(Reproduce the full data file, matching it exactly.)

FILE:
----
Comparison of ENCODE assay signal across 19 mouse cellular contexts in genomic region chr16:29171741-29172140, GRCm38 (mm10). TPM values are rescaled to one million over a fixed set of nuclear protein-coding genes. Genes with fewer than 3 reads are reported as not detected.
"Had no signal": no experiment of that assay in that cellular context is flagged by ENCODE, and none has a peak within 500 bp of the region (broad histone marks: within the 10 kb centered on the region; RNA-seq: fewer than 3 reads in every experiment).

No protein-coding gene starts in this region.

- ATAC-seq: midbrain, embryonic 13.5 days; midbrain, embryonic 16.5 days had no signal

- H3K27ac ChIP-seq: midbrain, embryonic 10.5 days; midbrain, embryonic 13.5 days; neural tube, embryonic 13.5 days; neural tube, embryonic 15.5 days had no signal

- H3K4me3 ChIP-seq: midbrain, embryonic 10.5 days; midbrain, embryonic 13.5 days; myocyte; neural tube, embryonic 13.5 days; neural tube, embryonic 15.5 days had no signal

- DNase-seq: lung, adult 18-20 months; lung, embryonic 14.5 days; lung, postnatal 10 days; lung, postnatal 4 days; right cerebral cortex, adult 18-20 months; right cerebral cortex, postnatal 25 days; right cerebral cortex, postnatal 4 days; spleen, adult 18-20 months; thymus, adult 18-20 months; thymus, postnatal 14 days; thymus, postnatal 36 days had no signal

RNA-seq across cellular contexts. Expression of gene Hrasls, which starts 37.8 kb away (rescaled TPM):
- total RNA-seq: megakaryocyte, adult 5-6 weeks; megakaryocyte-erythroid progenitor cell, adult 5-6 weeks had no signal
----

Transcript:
Comparison of ENCODE assay signal across 19 mouse cellular contexts in genomic region chr16:29171741-29172140, GRCm38 (mm10). TPM values are rescaled to one million over a fixed set of nuclear protein-coding genes. Genes with fewer than 3 reads are reported as not detected.
"Had no signal": no experiment of that assay in that cellular context is flagged by ENCODE, and none has a peak within 500 bp of the region (broad histone marks: within the 10 kb centered on the region; RNA-seq: fewer than 3 reads in every experiment).

No protein-coding gene starts in this region.

- ATAC-seq: midbrain, embryonic 13.5 days; midbrain, embryonic 16.5 days had no signal

- H3K27ac ChIP-seq: midbrain, embryonic 10.5 days; midbrain, embryonic 13.5 days; neural tube, embryonic 13.5 days; neural tube, embryonic 15.5 days had no signal

- H3K4me3 ChIP-seq: midbrain, embryonic 10.5 days; midbrain, embryonic 13.5 days; myocyte; neural tube, embryonic 13.5 days; neural tube, embryonic 15.5 days had no signal

- DNase-seq: lung, adult 18-20 months; lung, embryonic 14.5 days; lung, postnatal 10 days; lung, postnatal 4 days; right cerebral cortex, adult 18-20 months; right cerebral cortex, postnatal 25 days; right cerebral cortex, postnatal 4 days; spleen, adult 18-20 months; thymus, adult 18-20 months; thymus, postnatal 14 days; thymus, postnatal 36 days had no signal

RNA-seq across cellular contexts. Expression of gene Hrasls, which starts 37.8 kb away (rescaled TPM):
- total RNA-seq: megakaryocyte, adult 5-6 weeks; megakaryocyte-erythroid progenitor cell, adult 5-6 weeks had no signal